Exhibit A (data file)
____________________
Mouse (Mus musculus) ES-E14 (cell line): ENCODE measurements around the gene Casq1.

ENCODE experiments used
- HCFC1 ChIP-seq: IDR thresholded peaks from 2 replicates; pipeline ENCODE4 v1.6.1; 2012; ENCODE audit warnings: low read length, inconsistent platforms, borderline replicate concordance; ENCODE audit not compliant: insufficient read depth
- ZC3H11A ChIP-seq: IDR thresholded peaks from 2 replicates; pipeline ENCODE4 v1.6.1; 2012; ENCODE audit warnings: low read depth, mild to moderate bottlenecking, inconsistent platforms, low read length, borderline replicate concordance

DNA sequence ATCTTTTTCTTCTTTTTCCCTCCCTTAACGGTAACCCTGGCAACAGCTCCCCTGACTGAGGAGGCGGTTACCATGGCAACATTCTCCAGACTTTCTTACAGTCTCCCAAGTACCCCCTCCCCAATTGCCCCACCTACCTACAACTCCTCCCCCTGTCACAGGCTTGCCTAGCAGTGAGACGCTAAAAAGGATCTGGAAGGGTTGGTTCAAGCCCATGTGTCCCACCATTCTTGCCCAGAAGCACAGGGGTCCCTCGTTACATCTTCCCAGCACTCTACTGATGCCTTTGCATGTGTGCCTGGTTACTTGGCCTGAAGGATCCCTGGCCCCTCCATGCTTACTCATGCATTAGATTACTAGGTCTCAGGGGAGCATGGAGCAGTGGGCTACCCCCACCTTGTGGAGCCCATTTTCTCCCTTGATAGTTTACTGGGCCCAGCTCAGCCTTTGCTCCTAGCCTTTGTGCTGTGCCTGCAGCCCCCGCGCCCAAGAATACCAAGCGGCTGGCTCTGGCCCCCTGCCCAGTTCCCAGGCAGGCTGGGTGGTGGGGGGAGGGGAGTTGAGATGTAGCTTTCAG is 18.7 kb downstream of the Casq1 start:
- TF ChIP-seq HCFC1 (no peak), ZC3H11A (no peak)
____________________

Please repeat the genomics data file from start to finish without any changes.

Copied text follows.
Mouse (Mus musculus) ES-E14 (cell line): ENCODE measurements around the gene Casq1.

ENCODE experiments used
- HCFC1 ChIP-seq: IDR thresholded peaks from 2 replicates; pipeline ENCODE4 v1.6.1; 2012; ENCODE audit warnings: low read length, inconsistent platforms, borderline replicate concordance; ENCODE audit not compliant: insufficient read depth
- ZC3H11A ChIP-seq: IDR thresholded peaks from 2 replicates; pipeline ENCODE4 v1.6.1; 2012; ENCODE audit warnings: low read depth, mild to moderate bottlenecking, inconsistent platforms, low read length, borderline replicate concordance

DNA sequence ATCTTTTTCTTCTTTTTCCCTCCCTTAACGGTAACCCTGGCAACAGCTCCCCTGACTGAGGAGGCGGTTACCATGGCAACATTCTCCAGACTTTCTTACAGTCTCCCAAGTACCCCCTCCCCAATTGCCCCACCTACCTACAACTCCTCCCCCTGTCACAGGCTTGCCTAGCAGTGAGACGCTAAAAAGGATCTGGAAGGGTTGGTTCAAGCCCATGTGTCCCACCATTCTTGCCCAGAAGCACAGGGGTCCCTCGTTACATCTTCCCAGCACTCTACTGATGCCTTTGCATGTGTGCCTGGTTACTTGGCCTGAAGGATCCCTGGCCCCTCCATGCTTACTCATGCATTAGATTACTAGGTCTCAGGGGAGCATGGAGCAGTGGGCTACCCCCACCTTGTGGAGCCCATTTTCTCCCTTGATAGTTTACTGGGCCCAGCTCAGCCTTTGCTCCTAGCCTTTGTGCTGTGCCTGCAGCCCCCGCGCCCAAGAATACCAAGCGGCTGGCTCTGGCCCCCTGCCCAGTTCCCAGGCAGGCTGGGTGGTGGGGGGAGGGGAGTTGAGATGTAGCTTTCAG is 18.7 kb downstream of the Casq1 start:
- TF ChIP-seq HCFC1 (no peak), ZC3H11A (no peak)